Spring in Northants 4 Hello!



It’s a bit of a relief that I have now heard my first cuckoo of the year. It’s very late – I always hear them in April, sometimes mid April, but this year it took until 7 May. I was beginning to wonder whether what I had assumed was just a delay was actually going to be an absence. I was up early, and I heard a distant cuckoo away in the mist – so I have yet to see a cuckoo this year but I know they are back.

Common Cuckoo (Cuculus canorus) – Image by Eugenijus Kavaliauskas

I did know that cuckoos were coming though – thanks to the wonderful study by the BTO which has tracked cuckoos from the UK to Africa and back. Never before have we been able to see where these birds go (ringing recoveries are such a crude insight into this subject), how quickly they travel, how much they wander and which routes they take on the outward and homebound journeys. It’s a fascinating and valuable insight.

Cuckoos go ‘cuckoo!’ – so their song is not too difficult to learn. It’s obvious that some non-experts mistake the song of the collared dove for that of the cuckoo but a cuckoo is really unmistakeable.

The life of our cuckoo is amazing – they lay their eggs in the nests of host species and the young cuckoo hatches quickly, chucks out the other eggs in the nest and takes all the food that its foster parents can bring it. The cuckoo’s habit of getting others to bring up its young is where we get the term ‘cuckold’ and Shakespeare used a lot of allusions to cuckoos in his plays for this reason.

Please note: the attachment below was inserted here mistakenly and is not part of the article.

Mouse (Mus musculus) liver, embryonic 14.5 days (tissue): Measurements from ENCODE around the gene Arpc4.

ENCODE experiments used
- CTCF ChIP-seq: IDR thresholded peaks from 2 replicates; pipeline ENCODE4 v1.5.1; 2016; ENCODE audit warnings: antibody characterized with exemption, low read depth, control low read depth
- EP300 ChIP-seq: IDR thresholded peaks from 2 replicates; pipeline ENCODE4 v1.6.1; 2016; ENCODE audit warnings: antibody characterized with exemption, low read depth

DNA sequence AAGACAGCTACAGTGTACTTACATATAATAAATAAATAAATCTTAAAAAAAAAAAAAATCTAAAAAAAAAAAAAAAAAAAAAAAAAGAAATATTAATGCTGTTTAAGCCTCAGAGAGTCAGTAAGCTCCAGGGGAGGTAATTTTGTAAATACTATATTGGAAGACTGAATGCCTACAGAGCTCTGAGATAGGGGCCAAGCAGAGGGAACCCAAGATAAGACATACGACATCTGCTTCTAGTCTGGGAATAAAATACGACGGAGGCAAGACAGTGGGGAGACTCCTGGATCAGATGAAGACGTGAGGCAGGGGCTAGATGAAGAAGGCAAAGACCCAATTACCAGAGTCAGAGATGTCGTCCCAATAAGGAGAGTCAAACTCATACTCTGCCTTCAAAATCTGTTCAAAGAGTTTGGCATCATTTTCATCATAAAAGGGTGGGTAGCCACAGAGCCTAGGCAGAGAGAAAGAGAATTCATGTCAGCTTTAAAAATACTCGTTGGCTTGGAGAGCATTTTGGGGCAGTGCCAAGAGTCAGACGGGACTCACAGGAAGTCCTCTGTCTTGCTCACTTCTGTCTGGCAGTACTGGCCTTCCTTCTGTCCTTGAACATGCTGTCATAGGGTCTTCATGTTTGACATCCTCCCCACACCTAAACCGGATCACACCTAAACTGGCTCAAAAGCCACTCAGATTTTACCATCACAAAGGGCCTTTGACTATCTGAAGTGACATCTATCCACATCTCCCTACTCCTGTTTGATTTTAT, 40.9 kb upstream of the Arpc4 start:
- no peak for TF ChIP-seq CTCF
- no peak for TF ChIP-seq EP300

My friend Mike McCarthy, environment editor of the Independent newspaper, wrote a book about declining migrant birds called ‘Say goodbye to the cuckoo’ – it’s very good – but I’m glad I said hello to the cuckoo this morning.

Mark Avery is an independent environmental expert and writer. He spent 25 years working for the RSPB in the UK – the last 12 years of that time as the Conservation Director. Mark writes a daily blog about wildlife issues in the UK and has written several books including one which will be published in August.

Mark Avery

Mark Avery

Dr Mark Avery is a biologist by training and a naturalist by inclination. He worked for the BirdLife International UK partner, the RSPB, from 1986-2011, with the last 12 years of that as Conservation Director. He lives in the UK in east Northamptonshire and often sees red kites over his garden. He is now a freelance writer and consultant.

Mark Avery

Mark Avery

Dr Mark Avery is a biologist by training and a naturalist by inclination. He worked for the BirdLife International UK partner, the RSPB, from 1986-2011, with the last 12 years of that as Conservation Director. He lives in the UK in east Northamptonshire and often sees red kites over his garden. He is now a freelance writer and consultant.

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